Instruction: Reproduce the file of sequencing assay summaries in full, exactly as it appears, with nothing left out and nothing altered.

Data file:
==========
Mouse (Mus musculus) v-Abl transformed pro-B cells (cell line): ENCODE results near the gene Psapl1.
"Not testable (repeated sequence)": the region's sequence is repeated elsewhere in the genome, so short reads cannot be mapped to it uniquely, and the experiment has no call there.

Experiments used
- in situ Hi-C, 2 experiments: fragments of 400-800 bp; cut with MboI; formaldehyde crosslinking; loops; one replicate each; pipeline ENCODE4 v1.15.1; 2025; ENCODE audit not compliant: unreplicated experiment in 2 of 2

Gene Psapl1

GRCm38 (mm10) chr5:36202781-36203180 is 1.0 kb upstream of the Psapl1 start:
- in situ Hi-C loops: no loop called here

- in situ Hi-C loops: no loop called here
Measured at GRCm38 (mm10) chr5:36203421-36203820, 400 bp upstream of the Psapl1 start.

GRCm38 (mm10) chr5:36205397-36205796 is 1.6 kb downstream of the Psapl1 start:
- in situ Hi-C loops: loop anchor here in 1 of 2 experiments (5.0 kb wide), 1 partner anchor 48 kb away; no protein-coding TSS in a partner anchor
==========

Mouse (Mus musculus) v-Abl transformed pro-B cells (cell line): ENCODE results near the gene Psapl1.
"Not testable (repeated sequence)": the region's sequence is repeated elsewhere in the genome, so short reads cannot be mapped to it uniquely, and the experiment has no call there.

Experiments used
- in situ Hi-C, 2 experiments: fragments of 400-800 bp; cut with MboI; formaldehyde crosslinking; loops; one replicate each; pipeline ENCODE4 v1.15.1; 2025; ENCODE audit not compliant: unreplicated experiment in 2 of 2

Gene Psapl1

GRCm38 (mm10) chr5:36202781-36203180 is 1.0 kb upstream of the Psapl1 start:
- in situ Hi-C loops: no loop called here

- in situ Hi-C loops: no loop called here
Measured at GRCm38 (mm10) chr5:36203421-36203820, 400 bp upstream of the Psapl1 start.

GRCm38 (mm10) chr5:36205397-36205796 is 1.6 kb downstream of the Psapl1 start:
- in situ Hi-C loops: loop anchor here in 1 of 2 experiments (5.0 kb wide), 1 partner anchor 48 kb away; no protein-coding TSS in a partner anchor